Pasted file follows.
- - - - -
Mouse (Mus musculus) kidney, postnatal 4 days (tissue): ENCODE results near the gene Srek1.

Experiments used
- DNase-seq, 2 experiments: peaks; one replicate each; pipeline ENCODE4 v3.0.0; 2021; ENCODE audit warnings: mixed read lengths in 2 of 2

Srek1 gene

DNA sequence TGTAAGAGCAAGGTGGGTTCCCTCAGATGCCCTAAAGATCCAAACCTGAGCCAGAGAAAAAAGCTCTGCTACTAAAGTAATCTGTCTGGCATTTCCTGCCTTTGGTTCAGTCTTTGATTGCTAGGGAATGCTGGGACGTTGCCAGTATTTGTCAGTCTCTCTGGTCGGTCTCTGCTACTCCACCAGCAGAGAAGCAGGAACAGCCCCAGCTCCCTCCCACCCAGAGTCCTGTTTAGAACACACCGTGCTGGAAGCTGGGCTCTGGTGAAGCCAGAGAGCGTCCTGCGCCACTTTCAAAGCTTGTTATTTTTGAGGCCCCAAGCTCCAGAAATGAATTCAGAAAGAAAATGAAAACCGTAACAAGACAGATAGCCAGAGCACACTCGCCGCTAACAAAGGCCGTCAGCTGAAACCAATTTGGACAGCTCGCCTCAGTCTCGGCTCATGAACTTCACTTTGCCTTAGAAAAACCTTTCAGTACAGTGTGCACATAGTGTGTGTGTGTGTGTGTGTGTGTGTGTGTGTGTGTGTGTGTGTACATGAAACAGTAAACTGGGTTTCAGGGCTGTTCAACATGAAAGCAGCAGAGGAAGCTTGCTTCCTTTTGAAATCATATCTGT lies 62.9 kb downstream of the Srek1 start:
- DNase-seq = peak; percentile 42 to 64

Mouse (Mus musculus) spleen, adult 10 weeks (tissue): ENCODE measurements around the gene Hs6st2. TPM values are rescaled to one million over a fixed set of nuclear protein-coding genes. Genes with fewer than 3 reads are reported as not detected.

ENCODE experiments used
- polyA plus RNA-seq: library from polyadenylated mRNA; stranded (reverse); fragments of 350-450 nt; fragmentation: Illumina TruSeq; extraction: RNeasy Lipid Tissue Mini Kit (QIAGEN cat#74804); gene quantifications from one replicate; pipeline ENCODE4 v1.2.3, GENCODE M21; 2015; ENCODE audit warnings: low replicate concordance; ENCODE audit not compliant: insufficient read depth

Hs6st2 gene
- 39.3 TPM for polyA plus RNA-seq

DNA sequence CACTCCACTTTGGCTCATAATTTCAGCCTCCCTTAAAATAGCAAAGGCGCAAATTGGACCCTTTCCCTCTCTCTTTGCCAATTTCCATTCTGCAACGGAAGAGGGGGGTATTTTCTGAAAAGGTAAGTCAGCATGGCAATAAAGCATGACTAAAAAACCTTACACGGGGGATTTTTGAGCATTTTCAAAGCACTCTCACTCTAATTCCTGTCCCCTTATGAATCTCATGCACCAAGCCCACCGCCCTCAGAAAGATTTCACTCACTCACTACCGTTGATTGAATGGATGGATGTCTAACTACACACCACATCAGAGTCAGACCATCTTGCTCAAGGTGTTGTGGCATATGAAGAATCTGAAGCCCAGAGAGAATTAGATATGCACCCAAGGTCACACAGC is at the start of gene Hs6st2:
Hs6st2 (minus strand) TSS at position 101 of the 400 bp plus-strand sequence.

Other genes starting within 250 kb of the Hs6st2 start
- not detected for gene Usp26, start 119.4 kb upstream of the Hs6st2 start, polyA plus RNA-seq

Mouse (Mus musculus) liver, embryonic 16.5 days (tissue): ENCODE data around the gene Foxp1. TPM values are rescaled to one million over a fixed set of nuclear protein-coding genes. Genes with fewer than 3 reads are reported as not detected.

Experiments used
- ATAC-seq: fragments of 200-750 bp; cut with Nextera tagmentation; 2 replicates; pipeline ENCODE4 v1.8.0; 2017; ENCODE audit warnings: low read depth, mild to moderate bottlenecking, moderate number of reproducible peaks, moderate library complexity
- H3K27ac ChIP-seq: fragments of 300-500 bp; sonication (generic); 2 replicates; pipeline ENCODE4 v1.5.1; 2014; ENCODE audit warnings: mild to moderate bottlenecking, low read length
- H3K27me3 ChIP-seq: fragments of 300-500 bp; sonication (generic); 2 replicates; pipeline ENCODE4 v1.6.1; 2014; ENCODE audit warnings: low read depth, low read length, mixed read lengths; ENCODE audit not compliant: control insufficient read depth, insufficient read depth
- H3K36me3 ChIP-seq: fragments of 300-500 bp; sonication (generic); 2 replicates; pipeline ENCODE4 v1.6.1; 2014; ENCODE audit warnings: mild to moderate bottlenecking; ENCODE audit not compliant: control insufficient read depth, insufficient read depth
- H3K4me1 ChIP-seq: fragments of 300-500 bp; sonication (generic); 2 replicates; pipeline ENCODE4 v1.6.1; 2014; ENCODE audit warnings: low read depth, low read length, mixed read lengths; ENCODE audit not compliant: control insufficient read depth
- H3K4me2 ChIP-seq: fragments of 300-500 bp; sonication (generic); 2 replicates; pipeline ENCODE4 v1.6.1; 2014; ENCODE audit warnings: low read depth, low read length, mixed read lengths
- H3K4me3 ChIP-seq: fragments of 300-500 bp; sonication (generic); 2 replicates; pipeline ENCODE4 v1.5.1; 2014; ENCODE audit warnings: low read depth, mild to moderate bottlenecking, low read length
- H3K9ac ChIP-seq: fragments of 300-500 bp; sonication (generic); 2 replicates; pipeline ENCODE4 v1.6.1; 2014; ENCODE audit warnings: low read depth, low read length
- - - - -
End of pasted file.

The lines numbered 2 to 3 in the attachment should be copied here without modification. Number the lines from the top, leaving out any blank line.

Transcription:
Experiments used
- DNase-seq, 2 experiments: peaks; one replicate each; pipeline ENCODE4 v3.0.0; 2021; ENCODE audit warnings: mixed read lengths in 2 of 2